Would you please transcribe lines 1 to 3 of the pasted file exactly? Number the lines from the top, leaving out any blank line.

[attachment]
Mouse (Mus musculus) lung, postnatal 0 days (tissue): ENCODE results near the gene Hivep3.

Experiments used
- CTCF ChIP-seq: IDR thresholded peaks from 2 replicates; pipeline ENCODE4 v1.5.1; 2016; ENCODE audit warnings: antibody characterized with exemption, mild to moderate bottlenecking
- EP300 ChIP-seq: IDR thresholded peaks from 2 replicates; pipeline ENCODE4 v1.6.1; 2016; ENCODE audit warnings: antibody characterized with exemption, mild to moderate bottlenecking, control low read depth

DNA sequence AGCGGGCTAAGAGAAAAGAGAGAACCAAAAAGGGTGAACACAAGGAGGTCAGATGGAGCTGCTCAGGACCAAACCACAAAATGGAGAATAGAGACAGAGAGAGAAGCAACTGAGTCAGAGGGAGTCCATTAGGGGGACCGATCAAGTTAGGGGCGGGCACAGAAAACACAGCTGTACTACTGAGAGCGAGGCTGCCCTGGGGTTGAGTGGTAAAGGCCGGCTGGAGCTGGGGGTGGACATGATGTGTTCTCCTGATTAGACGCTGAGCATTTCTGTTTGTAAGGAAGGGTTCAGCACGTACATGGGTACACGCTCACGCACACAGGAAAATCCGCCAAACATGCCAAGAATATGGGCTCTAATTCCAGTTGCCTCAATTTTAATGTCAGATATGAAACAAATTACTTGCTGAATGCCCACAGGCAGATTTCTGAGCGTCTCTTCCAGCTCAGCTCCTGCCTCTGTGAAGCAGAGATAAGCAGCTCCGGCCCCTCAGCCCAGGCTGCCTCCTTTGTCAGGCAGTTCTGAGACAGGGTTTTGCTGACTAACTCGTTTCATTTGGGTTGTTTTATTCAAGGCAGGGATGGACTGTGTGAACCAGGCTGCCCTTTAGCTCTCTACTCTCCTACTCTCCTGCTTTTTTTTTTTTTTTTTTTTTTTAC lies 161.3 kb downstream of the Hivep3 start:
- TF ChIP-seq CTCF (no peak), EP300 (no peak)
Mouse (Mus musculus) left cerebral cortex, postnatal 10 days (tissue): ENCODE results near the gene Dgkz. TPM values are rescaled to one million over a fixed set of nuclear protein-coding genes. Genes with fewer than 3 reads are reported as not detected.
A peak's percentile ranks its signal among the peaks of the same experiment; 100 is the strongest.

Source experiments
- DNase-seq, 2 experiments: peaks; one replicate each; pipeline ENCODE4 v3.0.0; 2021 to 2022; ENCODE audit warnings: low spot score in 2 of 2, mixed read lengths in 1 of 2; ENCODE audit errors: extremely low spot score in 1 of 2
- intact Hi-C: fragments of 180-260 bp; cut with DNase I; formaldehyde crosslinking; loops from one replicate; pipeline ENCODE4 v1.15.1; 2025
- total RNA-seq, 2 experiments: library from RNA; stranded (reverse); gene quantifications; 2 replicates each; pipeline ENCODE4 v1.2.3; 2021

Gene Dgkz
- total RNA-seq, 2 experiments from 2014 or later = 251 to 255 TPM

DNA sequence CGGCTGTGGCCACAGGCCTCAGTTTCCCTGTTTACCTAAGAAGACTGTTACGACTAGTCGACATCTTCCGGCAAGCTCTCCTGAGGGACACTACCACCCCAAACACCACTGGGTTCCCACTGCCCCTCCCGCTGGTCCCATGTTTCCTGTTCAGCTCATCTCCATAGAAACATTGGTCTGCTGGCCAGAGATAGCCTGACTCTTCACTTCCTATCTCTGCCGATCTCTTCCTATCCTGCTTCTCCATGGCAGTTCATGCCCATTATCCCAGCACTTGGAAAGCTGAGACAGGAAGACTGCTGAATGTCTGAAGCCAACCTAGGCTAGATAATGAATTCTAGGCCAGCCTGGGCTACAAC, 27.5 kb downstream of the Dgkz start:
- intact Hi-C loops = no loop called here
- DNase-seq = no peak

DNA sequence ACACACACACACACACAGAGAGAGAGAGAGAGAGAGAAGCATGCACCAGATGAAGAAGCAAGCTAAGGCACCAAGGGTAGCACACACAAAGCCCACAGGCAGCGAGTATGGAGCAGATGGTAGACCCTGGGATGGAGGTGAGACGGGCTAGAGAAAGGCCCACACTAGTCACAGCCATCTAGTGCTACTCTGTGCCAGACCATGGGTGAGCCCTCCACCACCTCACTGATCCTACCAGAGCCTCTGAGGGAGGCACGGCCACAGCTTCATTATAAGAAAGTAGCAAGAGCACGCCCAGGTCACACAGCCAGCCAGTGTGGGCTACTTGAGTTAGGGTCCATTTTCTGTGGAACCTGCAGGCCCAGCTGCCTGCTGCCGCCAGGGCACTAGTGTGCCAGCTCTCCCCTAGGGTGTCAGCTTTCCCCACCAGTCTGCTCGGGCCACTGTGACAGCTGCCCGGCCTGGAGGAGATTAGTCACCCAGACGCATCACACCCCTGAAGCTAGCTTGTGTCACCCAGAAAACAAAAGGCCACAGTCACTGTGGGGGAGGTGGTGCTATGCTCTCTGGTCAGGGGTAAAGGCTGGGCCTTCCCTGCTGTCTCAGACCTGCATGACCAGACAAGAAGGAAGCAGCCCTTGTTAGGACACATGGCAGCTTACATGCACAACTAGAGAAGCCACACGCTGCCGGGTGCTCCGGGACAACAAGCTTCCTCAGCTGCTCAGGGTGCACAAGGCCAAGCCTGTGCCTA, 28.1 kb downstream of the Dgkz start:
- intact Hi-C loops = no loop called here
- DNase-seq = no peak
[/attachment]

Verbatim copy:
Mouse (Mus musculus) lung, postnatal 0 days (tissue): ENCODE results near the gene Hivep3.

Experiments used
- CTCF ChIP-seq: IDR thresholded peaks from 2 replicates; pipeline ENCODE4 v1.5.1; 2016; ENCODE audit warnings: antibody characterized with exemption, mild to moderate bottlenecking